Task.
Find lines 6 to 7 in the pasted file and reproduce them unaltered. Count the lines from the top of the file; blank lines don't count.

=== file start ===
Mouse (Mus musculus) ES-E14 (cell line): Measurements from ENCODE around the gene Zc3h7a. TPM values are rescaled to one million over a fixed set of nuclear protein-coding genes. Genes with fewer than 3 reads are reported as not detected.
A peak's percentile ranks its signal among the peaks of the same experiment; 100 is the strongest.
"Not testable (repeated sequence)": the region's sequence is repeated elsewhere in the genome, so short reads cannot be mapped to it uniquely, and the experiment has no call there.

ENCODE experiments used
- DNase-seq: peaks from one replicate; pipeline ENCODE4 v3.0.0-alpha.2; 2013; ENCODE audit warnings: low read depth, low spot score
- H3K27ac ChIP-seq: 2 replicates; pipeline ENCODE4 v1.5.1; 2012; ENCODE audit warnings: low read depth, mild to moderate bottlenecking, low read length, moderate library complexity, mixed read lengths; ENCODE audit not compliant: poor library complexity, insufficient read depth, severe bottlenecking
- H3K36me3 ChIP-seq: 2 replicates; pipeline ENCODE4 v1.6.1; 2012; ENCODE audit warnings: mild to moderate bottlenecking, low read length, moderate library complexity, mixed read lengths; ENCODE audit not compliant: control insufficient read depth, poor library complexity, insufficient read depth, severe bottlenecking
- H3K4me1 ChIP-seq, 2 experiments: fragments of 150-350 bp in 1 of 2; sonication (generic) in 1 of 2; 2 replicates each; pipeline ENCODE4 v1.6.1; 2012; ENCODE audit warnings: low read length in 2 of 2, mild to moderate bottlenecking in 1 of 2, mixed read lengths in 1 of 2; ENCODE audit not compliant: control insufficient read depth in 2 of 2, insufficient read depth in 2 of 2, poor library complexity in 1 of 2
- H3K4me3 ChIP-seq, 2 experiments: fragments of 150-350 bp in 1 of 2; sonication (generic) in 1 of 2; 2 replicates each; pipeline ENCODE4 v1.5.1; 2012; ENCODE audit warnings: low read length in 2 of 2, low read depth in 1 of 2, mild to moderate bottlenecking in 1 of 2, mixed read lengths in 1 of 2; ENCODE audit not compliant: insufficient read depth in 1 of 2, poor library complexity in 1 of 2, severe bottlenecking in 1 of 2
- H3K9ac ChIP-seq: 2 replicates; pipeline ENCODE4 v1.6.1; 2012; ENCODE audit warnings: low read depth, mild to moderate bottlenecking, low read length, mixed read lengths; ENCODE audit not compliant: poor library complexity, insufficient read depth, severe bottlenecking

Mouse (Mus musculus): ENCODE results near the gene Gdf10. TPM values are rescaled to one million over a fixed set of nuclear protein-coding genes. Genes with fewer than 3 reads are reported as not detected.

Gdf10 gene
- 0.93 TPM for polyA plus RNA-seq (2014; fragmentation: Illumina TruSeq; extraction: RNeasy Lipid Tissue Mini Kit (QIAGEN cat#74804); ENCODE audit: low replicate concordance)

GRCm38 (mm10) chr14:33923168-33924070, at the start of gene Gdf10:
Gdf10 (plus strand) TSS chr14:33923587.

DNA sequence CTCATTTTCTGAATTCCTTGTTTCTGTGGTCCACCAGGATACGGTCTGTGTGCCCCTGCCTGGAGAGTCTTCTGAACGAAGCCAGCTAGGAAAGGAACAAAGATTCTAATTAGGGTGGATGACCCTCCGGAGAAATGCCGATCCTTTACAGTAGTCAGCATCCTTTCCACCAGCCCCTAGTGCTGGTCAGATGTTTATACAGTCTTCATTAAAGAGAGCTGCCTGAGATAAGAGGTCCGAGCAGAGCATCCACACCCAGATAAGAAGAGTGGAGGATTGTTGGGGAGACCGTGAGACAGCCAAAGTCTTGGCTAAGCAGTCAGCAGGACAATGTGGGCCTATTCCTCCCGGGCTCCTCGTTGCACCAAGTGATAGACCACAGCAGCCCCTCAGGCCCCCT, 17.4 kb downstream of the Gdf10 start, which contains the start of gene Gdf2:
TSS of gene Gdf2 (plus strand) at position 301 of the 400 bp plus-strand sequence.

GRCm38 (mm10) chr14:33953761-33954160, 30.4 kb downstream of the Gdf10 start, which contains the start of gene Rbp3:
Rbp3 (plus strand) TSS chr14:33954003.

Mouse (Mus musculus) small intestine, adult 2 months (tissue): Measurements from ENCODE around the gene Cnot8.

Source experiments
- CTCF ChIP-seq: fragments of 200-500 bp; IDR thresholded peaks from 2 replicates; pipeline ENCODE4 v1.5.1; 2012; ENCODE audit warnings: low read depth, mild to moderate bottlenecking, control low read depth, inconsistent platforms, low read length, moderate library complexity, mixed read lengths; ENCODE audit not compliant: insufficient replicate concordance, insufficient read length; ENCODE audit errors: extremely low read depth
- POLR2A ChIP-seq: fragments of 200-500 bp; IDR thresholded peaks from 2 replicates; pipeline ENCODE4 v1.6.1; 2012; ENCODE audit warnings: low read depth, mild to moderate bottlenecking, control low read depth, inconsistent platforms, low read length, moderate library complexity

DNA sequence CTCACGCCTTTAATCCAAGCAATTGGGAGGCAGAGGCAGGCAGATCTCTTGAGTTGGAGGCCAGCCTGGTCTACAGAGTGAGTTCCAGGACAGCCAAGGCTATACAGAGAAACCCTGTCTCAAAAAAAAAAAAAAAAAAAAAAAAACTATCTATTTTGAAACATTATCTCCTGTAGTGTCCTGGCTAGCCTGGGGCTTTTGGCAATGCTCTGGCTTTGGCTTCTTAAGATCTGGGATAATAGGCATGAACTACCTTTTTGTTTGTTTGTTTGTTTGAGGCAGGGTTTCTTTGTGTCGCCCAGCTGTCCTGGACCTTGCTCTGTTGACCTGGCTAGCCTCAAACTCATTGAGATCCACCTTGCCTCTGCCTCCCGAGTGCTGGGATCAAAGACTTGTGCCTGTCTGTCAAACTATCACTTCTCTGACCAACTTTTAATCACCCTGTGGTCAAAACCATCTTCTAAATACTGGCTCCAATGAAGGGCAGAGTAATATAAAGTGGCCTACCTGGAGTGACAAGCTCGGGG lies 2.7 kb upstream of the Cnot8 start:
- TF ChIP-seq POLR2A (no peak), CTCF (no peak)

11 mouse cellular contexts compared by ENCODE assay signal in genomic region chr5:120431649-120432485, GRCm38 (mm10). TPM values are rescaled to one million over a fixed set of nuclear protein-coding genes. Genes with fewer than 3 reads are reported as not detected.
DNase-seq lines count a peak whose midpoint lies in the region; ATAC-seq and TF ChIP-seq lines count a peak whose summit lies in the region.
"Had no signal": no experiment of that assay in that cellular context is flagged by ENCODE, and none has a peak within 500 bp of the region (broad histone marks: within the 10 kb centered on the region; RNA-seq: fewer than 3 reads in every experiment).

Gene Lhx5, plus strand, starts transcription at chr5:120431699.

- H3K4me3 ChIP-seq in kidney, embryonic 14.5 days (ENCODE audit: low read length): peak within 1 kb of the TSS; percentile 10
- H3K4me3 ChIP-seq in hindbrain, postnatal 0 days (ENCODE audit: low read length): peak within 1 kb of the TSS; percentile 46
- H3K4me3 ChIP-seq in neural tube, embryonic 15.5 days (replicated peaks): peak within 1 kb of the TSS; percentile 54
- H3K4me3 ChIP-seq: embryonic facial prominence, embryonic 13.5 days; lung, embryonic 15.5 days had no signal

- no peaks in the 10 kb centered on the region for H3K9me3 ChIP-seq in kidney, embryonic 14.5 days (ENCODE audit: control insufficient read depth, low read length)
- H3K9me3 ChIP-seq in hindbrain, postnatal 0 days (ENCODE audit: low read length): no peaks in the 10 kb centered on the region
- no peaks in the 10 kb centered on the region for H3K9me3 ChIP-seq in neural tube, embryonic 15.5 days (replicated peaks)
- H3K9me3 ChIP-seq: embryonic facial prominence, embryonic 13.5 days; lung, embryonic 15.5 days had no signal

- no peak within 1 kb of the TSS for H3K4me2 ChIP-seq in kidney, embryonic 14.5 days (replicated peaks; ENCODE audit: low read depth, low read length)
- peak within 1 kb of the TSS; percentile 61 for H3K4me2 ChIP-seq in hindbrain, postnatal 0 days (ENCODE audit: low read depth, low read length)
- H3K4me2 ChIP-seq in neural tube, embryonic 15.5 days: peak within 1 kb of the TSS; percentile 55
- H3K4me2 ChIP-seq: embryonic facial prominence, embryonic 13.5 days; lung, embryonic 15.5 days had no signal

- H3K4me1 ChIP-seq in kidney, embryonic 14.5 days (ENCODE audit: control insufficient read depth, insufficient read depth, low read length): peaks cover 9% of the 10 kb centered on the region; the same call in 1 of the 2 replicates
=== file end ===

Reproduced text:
- H3K27ac ChIP-seq: 2 replicates; pipeline ENCODE4 v1.5.1; 2012; ENCODE audit warnings: low read depth, mild to moderate bottlenecking, low read length, moderate library complexity, mixed read lengths; ENCODE audit not compliant: poor library complexity, insufficient read depth, severe bottlenecking
- H3K36me3 ChIP-seq: 2 replicates; pipeline ENCODE4 v1.6.1; 2012; ENCODE audit warnings: mild to moderate bottlenecking, low read length, moderate library complexity, mixed read lengths; ENCODE audit not compliant: control insufficient read depth, poor library complexity, insufficient read depth, severe bottlenecking